Clear Writing

Clear Writing Podcast

Clear Writing Transcript

Hi everyone this is Kurtis, and this podcast is going to concern one of the Hallmarks of effective writing—clarity.

Effective writing is clear. When the writing is clear, the writer has composed sentences that work together to communicate to an audience. The intended message is the message received. In order for writing to be clear, one needs to keep a few guiding principles in mind.

First, clear writing is specific. Mrs. Walters, my sixth grade language-arts teacher, used to offer this writing advice: To be terrific, you must be specific. While this may sound like a “cutesy” sixth grade teaching saying, the truth is the advice is full of wisdom. To be terrific, you must be specific. That’s what’s at the heart of clear writing—specificity. If the writing is not specific, how will readers fully understand what the writer is trying to say? This kind of advice is something writers of all levels need to keep in mind.

In fact, just yesterday I was reminded of how important it is to be specific. My wife left me a note on a sticky note that read: Please pick up Haley after softball practice. I knew who Haley is—my daughter—but I wasn’t sure of the time or location to pick her up. I probably should have known, but I didn’t and because my wife’s note was not specific enough, her message was not clear. Why not write, Pick Haley up at 4:30 at the middle school field?

Had my wife included enough specific information, her meaning would have been clear and not used as an example in this podcast. (I still think she’s terrific, though.)

Another aspect of clear writing concerns the words used—clear writing uses the best words to express ideas. Clear writing is precise and exact in terms of the words used. Mark Twain once said, The difference between the right word and the almost right word is the difference between lightening and lightening bug.

Indeed, I recently saw an advertisement on eBay for “cheap” earbuds for iPods. Did the seller really mean “cheap” or did the seller mean inexpensive? Regardless, I definitely did not want “cheap” earbuds, so I went on to the next seller.

What’s clearer: There are not a lot of job opportunities in my field or there are not a lot of job opportunities for structural engineers? The latter, right? “Structural engineers” is much more specific than “in my field” and doesn’t leave readers guessing.

Part of the challenge for writers is to write with the audience in mind—what kind of information does that group need to understand the message? Writers need to take a step back from their writing and step into their readers’ shoes. Writers need to scour their prose, looking for language that is not as precise or exact as it can be. Identifying writing that is not precise puts the writer in the position to do something about it, and it is in this way that the writing becomes clear for an audience and meaning is communicated.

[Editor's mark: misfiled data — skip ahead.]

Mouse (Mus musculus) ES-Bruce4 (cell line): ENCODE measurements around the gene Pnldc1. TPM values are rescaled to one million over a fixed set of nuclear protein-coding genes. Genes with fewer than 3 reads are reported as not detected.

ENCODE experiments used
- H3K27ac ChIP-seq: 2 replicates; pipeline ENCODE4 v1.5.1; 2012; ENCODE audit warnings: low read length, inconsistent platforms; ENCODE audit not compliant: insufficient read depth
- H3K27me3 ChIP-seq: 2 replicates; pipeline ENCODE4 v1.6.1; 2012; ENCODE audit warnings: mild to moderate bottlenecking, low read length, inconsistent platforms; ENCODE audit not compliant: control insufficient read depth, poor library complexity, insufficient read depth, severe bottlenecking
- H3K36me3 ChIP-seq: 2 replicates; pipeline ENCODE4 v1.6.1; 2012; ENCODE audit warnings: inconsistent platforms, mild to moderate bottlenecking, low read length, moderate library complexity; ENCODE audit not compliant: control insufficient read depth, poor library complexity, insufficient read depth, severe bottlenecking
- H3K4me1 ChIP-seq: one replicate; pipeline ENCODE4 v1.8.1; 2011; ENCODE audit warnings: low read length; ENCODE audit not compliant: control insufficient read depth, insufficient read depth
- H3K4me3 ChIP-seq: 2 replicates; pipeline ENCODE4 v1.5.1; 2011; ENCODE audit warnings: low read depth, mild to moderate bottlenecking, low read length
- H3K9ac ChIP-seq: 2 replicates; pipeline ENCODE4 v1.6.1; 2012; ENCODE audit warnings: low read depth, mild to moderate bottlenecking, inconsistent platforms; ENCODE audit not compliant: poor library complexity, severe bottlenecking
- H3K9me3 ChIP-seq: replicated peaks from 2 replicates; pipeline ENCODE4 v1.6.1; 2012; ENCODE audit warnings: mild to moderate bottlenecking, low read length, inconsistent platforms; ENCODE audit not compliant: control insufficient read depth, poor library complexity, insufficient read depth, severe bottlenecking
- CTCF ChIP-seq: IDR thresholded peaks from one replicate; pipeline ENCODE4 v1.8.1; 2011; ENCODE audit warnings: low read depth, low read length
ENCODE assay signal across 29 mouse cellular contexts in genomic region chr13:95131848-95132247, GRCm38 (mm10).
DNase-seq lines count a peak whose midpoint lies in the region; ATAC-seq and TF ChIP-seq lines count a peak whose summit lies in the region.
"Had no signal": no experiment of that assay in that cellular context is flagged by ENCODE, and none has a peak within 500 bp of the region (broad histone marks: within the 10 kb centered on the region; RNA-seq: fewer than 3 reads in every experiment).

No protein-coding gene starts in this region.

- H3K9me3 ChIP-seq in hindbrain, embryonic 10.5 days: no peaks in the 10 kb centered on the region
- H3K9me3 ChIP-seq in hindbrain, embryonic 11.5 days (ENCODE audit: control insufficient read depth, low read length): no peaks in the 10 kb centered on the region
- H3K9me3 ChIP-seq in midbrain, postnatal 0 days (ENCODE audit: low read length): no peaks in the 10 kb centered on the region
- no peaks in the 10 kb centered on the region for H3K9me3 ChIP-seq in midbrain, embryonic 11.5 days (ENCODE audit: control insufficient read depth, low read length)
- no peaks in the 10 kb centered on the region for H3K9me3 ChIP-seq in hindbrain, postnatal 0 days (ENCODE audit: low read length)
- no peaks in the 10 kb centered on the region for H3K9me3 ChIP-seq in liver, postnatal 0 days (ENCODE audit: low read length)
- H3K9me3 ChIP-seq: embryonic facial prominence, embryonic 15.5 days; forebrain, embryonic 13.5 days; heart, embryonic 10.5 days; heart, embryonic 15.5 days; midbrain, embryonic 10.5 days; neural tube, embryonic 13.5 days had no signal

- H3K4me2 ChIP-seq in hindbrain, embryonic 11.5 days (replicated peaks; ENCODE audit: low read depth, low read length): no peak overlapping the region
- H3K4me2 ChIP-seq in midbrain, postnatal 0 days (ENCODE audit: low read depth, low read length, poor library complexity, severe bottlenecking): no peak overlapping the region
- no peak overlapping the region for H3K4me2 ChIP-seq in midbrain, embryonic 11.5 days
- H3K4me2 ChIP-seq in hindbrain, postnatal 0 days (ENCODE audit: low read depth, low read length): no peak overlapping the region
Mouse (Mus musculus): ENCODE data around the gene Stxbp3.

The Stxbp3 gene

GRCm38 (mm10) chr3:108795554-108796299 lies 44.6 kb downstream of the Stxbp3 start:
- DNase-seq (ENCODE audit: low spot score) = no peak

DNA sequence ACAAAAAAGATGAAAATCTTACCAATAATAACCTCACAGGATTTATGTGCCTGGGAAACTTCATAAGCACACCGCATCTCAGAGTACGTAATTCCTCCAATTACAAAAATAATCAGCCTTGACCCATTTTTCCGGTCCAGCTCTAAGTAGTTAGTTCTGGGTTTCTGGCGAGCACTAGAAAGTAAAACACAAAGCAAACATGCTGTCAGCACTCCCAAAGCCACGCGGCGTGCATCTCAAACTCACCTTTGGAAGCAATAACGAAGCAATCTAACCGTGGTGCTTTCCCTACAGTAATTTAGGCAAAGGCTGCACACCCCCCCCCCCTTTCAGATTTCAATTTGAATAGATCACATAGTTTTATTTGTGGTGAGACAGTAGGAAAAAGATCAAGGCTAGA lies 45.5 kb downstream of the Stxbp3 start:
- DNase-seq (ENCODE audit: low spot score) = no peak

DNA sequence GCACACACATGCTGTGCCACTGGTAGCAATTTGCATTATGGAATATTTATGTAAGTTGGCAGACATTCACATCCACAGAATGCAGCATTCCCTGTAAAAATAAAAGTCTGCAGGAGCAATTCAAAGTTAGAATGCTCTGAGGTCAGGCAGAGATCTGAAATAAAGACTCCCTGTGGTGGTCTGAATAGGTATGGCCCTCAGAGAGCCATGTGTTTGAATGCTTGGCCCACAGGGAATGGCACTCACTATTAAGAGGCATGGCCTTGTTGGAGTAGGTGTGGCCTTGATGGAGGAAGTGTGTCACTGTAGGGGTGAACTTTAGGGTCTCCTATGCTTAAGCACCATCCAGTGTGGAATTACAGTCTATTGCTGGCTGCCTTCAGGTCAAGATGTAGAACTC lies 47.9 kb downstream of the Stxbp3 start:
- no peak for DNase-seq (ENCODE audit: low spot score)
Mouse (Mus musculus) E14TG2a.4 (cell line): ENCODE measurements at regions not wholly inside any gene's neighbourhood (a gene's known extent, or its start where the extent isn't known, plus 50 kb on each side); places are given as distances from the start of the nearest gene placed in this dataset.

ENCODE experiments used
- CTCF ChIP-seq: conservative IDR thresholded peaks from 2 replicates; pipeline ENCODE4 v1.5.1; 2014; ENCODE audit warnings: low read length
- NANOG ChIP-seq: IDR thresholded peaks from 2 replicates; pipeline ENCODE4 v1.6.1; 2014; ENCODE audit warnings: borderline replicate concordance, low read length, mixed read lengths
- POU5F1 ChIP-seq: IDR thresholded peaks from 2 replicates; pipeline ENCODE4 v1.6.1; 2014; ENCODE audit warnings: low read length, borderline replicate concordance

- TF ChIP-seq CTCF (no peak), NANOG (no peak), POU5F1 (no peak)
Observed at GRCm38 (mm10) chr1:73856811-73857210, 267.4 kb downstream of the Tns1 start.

Another characteristic of clear writing is that it is concise. The writer uses just the number of words necessary to say what needs to be said. That is, the writing is tight—no wasted words. The information is specific, words are precise, and every word matters—thus the sentences are clear.

When I say the sentences are concise, I am not saying that sentences need to be short. In fact, another hallmark of effective writing is sentence variety, a topic I will take up in another podcast, so sentences should utilize a variety of structures and lengths. Conciseness means that you are wary of the words used to convey meaning, and if you need 50, you use 50, but if you need only 30, then you use 30.

Lastly, clear writing presents content in an order that is easy for the reader to follow. One sentence logically leads to the next and to the next; one paragraph logically leads to the next and to the next—and on and on. Clear writing is organized—readers can follow along with what the writer has to say; the progression is easy to understand and logical. In a way, organized writing is like providing directions. You start at point A and progressively guide the reader to point B. From the parking lot in front of the Student Union, turn onto University Drive and take the first right onto New Meadow Road. Follow New Meadow Road for about four miles until you come to a flashing yellow light, where you turn left. And so on. Those directions are organized in a way that makes sense—your writing needs to make sense, too, in order to be clear on the page.

As you just heard, one of the hallmarks of effective writing is the clarity of that writing. Writing that is clear is specific, precise, concise, and organized. Clear writing doesn’t just happen—the writer has to work at it and utilize the writing process, but with effort, one’s writing can be clear. I hope the information in this podcast helps you think about what you need to consider in the composing process in order to write clearly.

Happy writing, everyone!